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L.A. bursting at trade seams

Annual record of $302.1 billion projected

By Gregory J. Wilcox, Staff Writer

The value of international trade through the Los Angeles Customs District, the nation's biggest, should hit a record $302.1 billion this year but the powerful sector faces tough challenges, chief among them congestion, according to a forecast that will be released today.

It will be the third consecutive dollar volume record, an anticipated increase of 14.3 percent, while the number of containers moving through the district will increase 9.9 percent to 14.4 million units, a new high for the fourth year in a row, according to a forecast from the Los Angeles County Economic Development Corp.

The majority of that activity occurs at the ports of Los Angeles and Long Beach but also includes Ontario and Los Angeles international airports, McCarran Field in Las Vegas, Port Hueneme in Ventura County and small oil terminals along the coast.

The report will be released today at a breakfast that kicks off International Trade Week, an event that started here 79 years ago.

"The Los Angeles area is a major international business center and one of the key pieces of infrastructure for the United States international trade industry," said Jack Kyser, chief economist at the nonprofit economic development corporation.

International trade is the county's biggest employer and accounts for the second-most jobs in the five-county region. It takes place in all of the counties but the direct dollar contribution cannot be measured, economic development executives said.

"It's got an enormous impact out here. I wish I had a number," said Bruce Ackerman, president and chief executive officer of the Economic Alliance of the San Fernando Valley. "The problem we have is you don't see international trade."

One number stands out, though. Ackerman said that about 3,500 companies in the Valley are involved with the export side.

It's more visible in places like Long Beach, where trucks leave the port and clog the 710 Freeway, and in the Inland Empire, where huge warehouse facilities have been built for major retailers and automakers' distribution networks.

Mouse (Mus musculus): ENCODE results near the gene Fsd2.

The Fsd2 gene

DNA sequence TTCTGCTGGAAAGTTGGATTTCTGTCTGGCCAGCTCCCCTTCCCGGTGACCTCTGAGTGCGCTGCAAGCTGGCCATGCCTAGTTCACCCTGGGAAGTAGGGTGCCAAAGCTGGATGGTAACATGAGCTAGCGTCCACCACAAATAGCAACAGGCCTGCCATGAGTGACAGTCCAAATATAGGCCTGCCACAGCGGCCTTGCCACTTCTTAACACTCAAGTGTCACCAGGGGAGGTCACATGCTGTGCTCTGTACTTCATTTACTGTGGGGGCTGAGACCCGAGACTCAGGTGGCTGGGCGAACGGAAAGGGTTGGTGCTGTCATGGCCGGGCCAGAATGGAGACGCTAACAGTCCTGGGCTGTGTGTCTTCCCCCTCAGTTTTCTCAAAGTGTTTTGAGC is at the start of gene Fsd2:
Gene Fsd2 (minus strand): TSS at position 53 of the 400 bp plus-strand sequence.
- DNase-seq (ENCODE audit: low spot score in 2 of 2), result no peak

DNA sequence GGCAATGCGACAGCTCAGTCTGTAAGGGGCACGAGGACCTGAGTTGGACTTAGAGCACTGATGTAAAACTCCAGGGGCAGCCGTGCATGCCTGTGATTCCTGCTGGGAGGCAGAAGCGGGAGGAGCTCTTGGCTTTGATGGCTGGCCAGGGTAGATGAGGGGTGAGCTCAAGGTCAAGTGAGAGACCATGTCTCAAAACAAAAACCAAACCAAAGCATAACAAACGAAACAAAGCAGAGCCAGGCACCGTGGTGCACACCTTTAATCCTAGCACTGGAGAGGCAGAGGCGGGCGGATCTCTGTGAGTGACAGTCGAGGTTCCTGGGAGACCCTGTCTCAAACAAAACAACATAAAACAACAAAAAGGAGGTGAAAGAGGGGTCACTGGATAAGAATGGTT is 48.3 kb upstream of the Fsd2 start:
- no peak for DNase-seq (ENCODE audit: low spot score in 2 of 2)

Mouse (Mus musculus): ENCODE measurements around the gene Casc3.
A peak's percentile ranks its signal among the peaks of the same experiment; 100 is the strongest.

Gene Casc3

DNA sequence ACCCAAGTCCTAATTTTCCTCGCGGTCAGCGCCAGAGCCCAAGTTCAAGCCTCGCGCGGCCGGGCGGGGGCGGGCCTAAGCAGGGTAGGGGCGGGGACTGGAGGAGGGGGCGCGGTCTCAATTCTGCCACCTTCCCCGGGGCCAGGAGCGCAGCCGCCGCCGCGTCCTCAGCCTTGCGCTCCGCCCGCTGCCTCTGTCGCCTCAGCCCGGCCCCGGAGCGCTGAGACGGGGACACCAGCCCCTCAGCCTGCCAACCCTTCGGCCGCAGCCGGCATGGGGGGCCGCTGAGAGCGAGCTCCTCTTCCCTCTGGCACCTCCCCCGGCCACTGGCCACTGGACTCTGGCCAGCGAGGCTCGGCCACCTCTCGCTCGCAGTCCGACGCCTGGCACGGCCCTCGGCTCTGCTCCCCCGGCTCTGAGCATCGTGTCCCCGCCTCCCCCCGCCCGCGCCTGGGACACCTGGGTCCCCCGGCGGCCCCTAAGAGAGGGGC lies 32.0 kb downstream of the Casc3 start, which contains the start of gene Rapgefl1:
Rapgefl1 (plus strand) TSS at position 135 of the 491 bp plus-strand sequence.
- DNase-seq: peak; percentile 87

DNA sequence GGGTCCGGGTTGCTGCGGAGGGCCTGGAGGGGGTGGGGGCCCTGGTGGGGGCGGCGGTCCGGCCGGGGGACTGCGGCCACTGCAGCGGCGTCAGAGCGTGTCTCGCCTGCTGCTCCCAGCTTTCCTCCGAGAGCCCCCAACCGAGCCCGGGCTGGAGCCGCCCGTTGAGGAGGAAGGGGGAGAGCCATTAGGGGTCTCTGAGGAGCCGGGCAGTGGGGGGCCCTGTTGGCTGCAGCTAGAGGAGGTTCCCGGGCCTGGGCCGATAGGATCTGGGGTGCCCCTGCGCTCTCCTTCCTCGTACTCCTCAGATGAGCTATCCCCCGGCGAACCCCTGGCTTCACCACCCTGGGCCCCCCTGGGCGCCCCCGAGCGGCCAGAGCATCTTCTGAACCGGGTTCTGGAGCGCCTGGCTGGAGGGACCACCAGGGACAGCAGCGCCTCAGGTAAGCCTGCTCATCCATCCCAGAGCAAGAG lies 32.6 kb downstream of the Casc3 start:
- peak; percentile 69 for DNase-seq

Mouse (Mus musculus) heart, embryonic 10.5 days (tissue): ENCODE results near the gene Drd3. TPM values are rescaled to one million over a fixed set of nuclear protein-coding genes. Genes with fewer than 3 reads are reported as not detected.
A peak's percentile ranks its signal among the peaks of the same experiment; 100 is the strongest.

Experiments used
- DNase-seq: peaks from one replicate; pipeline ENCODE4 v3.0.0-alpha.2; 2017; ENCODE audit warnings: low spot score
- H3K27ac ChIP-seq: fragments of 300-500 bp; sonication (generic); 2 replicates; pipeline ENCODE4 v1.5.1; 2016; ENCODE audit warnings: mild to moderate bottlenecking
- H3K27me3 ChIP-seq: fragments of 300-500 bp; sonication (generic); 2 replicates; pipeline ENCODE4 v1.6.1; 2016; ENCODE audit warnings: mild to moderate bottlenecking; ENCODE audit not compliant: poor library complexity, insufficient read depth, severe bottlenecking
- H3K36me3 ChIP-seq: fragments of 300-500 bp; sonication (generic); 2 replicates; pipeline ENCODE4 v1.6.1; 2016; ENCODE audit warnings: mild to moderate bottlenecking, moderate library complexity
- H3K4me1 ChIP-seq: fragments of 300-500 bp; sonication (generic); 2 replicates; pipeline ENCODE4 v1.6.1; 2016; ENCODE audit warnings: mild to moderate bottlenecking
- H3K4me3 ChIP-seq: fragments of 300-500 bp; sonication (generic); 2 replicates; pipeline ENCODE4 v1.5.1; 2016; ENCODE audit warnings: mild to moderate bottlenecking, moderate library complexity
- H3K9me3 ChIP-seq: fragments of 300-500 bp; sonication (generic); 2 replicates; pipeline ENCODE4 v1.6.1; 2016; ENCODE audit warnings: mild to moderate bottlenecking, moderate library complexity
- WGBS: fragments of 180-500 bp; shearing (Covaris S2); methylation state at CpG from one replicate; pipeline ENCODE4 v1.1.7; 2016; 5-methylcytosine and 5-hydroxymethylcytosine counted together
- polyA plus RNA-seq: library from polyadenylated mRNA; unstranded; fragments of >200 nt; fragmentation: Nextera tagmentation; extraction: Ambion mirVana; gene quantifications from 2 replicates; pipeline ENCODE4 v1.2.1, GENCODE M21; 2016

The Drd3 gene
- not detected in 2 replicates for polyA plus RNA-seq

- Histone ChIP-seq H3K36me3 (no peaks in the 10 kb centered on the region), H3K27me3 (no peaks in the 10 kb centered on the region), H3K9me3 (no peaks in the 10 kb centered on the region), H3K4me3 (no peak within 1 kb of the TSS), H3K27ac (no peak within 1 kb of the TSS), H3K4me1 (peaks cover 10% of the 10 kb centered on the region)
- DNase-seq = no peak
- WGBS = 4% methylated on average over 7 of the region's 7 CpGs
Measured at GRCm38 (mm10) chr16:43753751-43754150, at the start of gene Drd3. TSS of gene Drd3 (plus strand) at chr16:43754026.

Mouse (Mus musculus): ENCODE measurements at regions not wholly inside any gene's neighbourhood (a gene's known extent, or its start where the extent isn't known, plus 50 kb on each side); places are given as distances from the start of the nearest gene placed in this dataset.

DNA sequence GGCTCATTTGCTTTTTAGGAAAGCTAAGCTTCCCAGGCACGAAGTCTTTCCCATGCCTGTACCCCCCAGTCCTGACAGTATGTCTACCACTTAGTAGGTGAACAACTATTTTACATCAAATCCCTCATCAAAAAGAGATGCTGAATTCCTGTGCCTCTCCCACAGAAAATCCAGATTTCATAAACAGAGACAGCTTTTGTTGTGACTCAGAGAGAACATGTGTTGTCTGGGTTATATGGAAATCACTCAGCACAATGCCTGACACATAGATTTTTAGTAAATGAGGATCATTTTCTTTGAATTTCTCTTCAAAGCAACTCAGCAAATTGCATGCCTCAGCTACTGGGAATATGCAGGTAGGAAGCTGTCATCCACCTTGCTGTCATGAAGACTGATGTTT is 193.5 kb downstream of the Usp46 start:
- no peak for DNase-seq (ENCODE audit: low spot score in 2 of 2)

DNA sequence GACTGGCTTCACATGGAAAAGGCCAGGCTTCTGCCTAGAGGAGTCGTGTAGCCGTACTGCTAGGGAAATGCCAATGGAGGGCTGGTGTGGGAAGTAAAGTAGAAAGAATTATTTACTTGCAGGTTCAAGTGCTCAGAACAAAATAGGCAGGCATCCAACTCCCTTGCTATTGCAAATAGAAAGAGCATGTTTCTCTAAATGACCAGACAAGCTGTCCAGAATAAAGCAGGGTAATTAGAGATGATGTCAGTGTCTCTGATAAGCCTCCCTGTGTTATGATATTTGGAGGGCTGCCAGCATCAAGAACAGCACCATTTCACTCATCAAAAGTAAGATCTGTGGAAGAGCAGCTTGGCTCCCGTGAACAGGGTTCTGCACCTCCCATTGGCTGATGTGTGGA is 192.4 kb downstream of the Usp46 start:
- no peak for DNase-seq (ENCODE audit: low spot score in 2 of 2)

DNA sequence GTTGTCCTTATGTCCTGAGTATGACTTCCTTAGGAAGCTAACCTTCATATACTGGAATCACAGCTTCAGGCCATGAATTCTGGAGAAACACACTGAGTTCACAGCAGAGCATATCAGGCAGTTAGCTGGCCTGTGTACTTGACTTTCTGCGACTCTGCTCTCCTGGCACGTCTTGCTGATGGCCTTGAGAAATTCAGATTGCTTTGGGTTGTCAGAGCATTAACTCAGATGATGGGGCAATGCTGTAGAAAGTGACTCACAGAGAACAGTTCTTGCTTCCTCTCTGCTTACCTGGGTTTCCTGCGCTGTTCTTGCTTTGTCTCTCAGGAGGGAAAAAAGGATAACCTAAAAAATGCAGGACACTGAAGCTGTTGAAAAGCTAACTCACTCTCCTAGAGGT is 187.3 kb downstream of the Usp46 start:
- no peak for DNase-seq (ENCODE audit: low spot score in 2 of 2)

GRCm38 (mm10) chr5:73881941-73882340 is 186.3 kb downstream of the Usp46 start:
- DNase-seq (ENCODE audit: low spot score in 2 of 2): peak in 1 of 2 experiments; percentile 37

Economist John Husing, owner of the consulting firm Economics & Politics Inc., tracks the Inland Empire and said it's seen a surge in trade-related jobs. For example, there is now 300 million square feet of industrial space in the region and much of it is used to transition goods from the ports to other parts of the country.

"The only thing you can say is that it's big and growing," he said.

It's a good-paying sector, too. For example, in Southern California during 2003, international trade wages averaged $45,314 a year, manufacturing $43,871 and construction $40,439.

So international trade is a critical way to grow blue-collar jobs as manufacturing contracts, he said.

The trade growth spurt started in 1994 when the Los Angeles district surpassed New York as the nation's biggest. It's been that way ever since.

But the district fell from third to fourth place in the world ranking last year behind Hong Kong, Singapore and Shanghai. And imports continue to far outpace exports.

Growth is not going to slow here, though. Port officials predict container traffic between 2000 and 2020 will quadruple to 36 million units a year.

That will continue to add to the congestion at the port, on the freeways and railroad lines that branch out from downtown Los Angeles through communities across the region.

Last October, for example, 93 ships were tied up in San Pedro Bay waiting to unload Christmas cargo. "That just terrified the retail industry," Husing said.

Expansion is necessary, most agree. The hard part is figuring out how to do it.

"The biggest challenge is managing the growth ... balancing it with the community and environmental interests," said Richard D. Steinke, executive director at the Port of Long Beach.

One opponent has been the National Resources Defense Council, which is concerned about port expansion. But the council says it does not have a no-growth stance.

It did sue the Port of Los Angeles over the expansion of the China Shipping Terminal.

The organization recommends plugging ships into dockside generators so their diesel engines can be shut down while unloading.

"We don't oppose thoughtful port expansion that protects local communities from worsening diesel pollution and smog, which cause cancer, asthma and other serious ailments," said Julie Masters, an air quality lawyer at NRDC, in a statement.

Gregory J. Wilcox, (818) 713-3743 [email protected]

A snapshot of the local international trade sector:

The sector added 42,600 jobs last year, totaling 404,600 workers.

China was the biggest trading partner, totaling goods valued at $85.6 billion, up 25.4 percent. Imports totaled $75.7 billion.

Electrical products valued at $10.9 billion was the biggest export commodity.

Electronics, valued at $31 billion, was the biggest import commodity.

Source: LAEDC
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